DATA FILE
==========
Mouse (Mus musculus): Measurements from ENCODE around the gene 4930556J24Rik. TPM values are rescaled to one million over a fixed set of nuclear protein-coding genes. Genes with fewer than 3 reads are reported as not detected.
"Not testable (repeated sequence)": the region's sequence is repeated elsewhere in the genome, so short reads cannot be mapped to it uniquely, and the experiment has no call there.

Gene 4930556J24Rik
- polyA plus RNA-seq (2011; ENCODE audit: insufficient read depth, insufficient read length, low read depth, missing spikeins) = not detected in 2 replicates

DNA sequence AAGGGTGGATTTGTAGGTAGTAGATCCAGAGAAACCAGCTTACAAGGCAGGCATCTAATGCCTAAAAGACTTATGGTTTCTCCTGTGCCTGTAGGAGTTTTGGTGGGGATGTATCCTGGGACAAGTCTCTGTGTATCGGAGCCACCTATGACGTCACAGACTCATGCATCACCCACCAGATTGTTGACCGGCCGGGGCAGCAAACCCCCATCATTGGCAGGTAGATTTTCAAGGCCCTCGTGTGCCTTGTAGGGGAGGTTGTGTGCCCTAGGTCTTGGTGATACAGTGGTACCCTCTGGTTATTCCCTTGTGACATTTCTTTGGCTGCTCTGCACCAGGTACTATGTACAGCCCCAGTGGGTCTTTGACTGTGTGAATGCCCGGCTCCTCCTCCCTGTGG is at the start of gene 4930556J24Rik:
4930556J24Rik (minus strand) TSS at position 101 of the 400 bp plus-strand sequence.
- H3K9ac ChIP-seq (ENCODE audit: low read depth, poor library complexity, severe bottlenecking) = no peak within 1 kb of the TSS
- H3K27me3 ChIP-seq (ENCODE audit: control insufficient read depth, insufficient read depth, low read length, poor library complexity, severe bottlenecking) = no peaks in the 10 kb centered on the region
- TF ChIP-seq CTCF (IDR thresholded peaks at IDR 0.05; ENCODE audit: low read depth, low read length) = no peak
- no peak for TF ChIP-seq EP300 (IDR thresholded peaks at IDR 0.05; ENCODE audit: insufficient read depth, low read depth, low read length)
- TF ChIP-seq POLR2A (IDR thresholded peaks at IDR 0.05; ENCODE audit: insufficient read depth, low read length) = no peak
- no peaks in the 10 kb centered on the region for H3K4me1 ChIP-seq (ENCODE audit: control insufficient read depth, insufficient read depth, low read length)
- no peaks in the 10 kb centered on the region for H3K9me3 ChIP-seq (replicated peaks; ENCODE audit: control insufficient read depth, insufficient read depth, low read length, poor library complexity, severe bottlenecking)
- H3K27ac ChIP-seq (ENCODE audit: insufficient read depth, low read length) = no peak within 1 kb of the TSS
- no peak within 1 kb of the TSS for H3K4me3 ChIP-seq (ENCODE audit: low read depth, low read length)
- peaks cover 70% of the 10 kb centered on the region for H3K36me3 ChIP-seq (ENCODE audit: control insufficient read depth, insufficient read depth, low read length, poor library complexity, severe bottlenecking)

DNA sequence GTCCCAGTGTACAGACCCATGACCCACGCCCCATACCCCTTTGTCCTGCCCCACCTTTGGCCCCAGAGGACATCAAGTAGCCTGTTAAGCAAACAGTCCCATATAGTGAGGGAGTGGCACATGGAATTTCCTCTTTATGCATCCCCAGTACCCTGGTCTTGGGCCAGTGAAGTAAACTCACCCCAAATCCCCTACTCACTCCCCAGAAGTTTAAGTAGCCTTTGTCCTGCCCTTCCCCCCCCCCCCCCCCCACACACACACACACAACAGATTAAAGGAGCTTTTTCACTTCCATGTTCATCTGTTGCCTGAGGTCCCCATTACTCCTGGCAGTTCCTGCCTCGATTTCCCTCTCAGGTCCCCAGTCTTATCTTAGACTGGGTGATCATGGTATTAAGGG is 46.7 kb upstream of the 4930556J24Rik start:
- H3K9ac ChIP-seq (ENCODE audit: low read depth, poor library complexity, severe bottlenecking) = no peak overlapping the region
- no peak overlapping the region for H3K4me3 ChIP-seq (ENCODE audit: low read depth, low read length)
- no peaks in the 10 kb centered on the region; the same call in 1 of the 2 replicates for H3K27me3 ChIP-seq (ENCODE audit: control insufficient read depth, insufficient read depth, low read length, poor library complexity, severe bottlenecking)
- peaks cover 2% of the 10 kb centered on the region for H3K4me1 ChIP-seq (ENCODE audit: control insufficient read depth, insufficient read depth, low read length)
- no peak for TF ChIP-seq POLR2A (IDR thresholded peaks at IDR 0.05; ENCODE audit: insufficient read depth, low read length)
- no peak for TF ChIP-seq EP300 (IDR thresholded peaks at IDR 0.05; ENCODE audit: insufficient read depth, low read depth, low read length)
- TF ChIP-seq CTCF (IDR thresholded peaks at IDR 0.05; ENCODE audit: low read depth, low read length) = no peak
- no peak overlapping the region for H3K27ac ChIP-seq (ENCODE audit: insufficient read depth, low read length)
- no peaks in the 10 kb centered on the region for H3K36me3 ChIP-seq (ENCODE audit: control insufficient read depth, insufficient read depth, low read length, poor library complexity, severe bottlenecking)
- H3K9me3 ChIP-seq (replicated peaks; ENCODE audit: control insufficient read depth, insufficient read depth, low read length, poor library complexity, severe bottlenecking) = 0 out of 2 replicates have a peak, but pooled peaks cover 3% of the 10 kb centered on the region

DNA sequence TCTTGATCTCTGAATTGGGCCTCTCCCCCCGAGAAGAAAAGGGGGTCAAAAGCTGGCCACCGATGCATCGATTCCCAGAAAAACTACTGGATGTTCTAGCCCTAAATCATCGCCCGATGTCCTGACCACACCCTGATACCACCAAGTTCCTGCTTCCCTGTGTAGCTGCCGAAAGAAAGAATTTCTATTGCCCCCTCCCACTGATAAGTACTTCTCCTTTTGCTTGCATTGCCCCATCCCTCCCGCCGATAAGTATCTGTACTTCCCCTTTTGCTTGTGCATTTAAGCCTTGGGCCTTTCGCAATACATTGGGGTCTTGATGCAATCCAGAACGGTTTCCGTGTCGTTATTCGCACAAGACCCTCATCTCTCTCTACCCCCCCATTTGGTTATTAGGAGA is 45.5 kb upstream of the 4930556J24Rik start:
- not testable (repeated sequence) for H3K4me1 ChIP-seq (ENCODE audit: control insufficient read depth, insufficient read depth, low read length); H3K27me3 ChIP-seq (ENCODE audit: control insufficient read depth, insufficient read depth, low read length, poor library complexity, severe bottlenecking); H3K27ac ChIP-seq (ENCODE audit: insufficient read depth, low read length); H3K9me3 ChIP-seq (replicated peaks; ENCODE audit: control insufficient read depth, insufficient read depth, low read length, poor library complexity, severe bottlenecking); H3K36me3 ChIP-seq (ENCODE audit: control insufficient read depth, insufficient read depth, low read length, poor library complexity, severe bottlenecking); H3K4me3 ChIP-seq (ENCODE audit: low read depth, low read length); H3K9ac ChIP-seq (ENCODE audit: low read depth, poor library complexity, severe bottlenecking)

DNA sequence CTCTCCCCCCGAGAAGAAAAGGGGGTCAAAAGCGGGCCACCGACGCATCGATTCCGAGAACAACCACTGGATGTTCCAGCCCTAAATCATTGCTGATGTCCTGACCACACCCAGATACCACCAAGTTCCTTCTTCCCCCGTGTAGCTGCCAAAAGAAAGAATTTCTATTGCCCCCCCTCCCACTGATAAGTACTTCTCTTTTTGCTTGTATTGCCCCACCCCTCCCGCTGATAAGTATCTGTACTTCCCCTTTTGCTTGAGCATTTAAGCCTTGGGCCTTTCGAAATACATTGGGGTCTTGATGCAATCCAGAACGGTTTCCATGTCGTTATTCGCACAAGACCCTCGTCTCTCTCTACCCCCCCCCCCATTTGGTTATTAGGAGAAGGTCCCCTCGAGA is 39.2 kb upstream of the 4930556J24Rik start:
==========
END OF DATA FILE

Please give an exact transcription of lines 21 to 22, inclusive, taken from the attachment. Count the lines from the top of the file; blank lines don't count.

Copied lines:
- peaks cover 2% of the 10 kb centered on the region for H3K4me1 ChIP-seq (ENCODE audit: control insufficient read depth, insufficient read depth, low read length)
- no peak for TF ChIP-seq POLR2A (IDR thresholded peaks at IDR 0.05; ENCODE audit: insufficient read depth, low read length)